Steve Phillips

Using sandbags to control avatar movement

When designing a game, it is important to define what areas the player’s avatar can access. This lets you define the outer bounds for the map, as well as mark off blocked areas, such as spaces occupied by a chest, a building or a tree.

In my work developing Armadillo, I experimented with the concept of a sandbag grid to aid me in this. In this multi-dimensional array, each cell represents an X,Y coordinate, with a value indicating whether or not that square is accessible in the game.

Breaking it is as important as making it

In programming, quality assurance is where you ensure that the project works right the first time. For small teams, this often falls on the same people who wrote the code in the first place. This means that the people trying to break it already know how to interact with the system. Accidentally breaking a system that you created is difficult, which means you must intentionally break it, and break it as often as possible.

Creating games using XNA

I wrote my last game, Fusion, using cocos2d-javascript. While I liked the library, I wanted to branch out before committing to any framework. As a veteran developer, but new game developer, I knew the trap of falling in love with the first viable framework and ignoring all others. So for my next game, I wanted to really change things up and explore other languages, platforms and frameworks.


Updating my portfolio and skills

Over the past few months, I have been involved in a number of new projects, as well as hardly touching older tools. I haven't had a chance to update my blog, and don't plan to write a full summary for each subject (except the Arduino turret), and instead will just give a brief overview. The Arduino turret will be covered in much more detail once I have it completed.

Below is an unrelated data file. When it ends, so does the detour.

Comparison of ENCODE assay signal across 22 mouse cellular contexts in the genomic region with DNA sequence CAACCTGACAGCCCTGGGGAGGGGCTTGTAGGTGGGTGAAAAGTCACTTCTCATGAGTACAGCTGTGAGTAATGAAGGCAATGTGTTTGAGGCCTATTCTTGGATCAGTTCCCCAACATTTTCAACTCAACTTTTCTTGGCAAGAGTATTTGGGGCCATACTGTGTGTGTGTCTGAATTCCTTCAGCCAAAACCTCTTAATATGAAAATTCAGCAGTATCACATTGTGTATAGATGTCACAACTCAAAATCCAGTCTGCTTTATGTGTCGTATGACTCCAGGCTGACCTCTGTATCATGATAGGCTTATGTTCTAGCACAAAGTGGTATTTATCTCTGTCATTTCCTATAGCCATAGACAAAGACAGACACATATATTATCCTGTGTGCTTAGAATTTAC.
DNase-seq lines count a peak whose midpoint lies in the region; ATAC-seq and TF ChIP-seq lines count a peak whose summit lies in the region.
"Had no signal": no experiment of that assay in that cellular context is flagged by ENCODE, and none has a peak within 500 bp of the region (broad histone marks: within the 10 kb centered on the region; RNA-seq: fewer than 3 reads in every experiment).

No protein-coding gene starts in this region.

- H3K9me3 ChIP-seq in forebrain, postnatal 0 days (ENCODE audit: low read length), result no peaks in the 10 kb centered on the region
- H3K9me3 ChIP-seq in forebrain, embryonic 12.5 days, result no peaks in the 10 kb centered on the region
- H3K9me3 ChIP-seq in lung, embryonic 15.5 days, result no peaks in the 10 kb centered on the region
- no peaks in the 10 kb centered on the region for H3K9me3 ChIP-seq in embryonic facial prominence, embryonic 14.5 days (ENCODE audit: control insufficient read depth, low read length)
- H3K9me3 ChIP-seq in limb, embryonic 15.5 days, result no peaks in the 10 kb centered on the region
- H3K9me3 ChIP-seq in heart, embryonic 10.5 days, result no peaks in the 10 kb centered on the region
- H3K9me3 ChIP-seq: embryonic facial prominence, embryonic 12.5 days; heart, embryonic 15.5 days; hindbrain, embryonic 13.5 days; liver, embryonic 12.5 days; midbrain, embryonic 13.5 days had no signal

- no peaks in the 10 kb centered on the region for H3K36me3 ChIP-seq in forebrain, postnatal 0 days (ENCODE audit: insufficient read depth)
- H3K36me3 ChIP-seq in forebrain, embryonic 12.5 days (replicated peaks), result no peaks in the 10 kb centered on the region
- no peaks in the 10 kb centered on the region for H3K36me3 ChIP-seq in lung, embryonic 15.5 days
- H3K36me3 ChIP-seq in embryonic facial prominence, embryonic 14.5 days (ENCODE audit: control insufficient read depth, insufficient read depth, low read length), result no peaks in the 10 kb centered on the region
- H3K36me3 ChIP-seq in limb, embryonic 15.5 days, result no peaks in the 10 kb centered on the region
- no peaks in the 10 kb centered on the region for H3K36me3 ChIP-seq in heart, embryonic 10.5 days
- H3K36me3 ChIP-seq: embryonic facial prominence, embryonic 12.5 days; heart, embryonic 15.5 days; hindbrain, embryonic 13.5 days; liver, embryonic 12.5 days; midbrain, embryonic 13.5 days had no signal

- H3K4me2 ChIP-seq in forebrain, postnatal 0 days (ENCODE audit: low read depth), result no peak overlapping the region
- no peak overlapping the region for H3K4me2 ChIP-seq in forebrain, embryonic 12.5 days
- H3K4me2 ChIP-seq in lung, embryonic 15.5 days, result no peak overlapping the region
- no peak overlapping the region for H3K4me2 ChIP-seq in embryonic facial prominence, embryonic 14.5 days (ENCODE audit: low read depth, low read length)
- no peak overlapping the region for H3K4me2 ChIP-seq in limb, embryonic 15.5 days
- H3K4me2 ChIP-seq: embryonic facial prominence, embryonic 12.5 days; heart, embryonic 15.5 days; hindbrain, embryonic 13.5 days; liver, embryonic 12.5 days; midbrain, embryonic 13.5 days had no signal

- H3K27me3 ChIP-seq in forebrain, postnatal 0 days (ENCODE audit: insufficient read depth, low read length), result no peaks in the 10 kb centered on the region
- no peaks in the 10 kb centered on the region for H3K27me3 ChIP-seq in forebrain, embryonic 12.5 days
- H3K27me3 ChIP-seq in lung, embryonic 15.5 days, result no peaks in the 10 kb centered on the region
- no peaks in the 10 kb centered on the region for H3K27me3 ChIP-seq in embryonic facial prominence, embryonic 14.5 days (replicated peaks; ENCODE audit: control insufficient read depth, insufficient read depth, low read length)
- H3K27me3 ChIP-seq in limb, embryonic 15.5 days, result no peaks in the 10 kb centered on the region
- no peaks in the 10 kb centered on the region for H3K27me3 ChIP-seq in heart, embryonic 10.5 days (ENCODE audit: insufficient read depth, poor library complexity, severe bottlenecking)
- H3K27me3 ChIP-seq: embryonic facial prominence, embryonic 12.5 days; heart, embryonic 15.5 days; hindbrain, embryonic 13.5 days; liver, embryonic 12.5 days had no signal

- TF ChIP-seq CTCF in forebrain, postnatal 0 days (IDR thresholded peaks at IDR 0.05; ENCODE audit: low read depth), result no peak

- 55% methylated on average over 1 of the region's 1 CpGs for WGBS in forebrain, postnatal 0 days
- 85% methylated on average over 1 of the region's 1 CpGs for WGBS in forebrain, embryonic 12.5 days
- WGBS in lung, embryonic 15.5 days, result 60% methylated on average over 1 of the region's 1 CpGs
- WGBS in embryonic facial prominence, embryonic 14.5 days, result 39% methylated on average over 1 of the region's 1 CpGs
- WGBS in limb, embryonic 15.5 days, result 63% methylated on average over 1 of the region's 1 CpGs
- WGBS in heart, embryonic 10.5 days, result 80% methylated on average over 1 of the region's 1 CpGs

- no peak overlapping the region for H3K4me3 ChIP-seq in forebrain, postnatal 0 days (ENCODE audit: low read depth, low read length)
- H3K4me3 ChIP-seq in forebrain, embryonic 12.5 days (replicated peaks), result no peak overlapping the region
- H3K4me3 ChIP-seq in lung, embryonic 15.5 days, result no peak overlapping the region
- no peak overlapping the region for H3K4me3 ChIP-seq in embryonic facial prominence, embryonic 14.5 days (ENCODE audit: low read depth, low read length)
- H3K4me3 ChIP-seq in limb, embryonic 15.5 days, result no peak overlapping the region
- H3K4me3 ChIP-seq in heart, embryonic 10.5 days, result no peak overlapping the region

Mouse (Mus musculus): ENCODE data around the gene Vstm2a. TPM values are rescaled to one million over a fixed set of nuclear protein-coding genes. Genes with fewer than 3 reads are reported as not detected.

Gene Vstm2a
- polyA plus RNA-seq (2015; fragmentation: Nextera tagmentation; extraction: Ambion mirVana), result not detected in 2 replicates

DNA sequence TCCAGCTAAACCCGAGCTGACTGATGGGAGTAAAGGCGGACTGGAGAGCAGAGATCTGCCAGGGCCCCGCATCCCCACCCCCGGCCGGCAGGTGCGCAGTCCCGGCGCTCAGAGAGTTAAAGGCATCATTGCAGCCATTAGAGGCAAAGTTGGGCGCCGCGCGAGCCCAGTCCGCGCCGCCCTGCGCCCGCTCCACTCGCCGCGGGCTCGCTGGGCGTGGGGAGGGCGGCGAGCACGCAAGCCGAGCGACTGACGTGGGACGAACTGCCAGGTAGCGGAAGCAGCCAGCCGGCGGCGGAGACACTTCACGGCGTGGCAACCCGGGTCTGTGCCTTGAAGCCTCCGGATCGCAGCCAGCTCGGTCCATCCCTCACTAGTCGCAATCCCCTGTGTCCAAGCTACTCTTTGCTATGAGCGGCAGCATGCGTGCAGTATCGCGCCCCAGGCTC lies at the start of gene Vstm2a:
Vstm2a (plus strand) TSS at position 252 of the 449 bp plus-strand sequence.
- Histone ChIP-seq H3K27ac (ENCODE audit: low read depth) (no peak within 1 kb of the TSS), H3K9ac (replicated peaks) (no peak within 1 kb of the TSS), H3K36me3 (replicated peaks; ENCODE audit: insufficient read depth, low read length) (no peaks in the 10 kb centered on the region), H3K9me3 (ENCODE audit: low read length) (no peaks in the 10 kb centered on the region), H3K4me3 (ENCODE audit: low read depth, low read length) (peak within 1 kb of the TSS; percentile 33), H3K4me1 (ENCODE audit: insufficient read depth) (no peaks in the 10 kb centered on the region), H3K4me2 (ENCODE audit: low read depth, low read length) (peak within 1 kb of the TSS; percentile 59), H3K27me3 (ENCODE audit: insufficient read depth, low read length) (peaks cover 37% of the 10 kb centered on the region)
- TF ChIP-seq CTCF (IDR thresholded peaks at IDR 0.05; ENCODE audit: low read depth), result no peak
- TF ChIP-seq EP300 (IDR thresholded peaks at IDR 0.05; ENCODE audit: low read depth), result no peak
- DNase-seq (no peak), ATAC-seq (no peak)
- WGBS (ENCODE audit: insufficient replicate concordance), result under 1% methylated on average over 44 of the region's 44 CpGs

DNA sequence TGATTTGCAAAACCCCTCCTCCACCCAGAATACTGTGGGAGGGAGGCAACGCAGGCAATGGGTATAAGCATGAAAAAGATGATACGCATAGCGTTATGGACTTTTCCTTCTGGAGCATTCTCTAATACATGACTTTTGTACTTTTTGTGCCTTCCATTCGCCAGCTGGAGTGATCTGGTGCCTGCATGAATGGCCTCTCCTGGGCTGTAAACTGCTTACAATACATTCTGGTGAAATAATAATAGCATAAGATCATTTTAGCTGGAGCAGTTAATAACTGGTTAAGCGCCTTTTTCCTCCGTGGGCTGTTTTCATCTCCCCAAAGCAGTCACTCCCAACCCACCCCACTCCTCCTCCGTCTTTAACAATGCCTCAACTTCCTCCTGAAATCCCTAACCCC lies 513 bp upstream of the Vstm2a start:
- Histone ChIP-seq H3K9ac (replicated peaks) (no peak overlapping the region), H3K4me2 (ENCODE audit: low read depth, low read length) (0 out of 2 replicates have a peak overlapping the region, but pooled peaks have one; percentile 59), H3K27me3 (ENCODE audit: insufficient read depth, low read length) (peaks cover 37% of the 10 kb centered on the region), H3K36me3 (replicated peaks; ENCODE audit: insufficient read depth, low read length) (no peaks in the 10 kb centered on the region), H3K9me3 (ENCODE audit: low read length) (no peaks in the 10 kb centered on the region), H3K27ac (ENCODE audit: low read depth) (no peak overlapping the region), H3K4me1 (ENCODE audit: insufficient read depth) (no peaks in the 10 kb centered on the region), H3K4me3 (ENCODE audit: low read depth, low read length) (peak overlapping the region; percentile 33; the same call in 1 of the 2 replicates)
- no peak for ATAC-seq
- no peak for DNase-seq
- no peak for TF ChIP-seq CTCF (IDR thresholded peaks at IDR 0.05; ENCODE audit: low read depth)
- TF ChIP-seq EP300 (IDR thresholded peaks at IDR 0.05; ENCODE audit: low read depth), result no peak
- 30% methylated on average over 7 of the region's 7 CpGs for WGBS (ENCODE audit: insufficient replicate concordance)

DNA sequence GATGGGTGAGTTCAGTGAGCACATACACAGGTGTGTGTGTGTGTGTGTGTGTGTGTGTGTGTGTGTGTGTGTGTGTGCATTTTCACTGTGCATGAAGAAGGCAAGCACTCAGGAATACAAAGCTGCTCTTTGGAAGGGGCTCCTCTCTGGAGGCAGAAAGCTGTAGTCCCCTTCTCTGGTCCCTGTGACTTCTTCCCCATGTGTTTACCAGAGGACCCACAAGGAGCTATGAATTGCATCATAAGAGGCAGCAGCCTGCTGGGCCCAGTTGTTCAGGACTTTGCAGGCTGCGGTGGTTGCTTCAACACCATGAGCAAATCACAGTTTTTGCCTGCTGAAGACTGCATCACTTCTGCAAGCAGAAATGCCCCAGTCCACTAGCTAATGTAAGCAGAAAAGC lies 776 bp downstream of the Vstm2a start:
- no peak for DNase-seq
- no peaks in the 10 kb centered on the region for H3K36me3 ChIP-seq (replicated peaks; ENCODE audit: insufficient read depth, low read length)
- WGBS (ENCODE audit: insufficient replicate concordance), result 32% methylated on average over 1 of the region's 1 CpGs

A Long Overdue Update

I haven't posted an article in over 2 months, but I assure you that is not for lack of interesting development thoughts racing through my head. It is merely a side effect of switch from a web developer role into a software / firmware developer role - a lack of confidence.

On Visual Basic .NET

From what I hear, Visual Basic .NET is one of the most hated languages in existence. And so I am baffled as to why I'm enjoying it. Is it just the shininess of new paradigms and techniques? Is PHP really the absolutely bottom of the barrel of languages? Until I spend more time with VB .NET and other languages (especially C# .NET), I can't say for sure.

My Post-PHP Experiences

A few months ago, my work duties changed and I've been spending most of my time on languages other than PHP, namely VB .NET and C, with occasional forays into C# .NET and Basic. In those few months, I've learned a few things about what it's like outside of the PHP ecosystem.

Robots and embedded systems

Last March, I made a robot. I followed the instructions over at Let's Make Robots! and built a little bot running the PICAXE 28X1 microprocessor. I named her Li'l Lady Murderpants and had big plans for some fun times.

Nordic Adventure and the Mediator Pattern

When I wrote Fusion, one of the mistakes that bogged me down was that all objects were on a single layer - the backgrounds, player, turrets, bullets, enemies and explosions all intermingled in the same space. This made it difficult to independently work on each section, since there was always concern that my work would impact another section.

Introducing Nordic

In July, I wrote that I was working on a new Javascript game using the cocos2d-javascript framework, and I'm ready to make a real announcement. The working title is 'Nordic'; it is a 2D action-adventure game inspired by classics such as The Legend of Zelda, Beyond Oasis and Terranigma.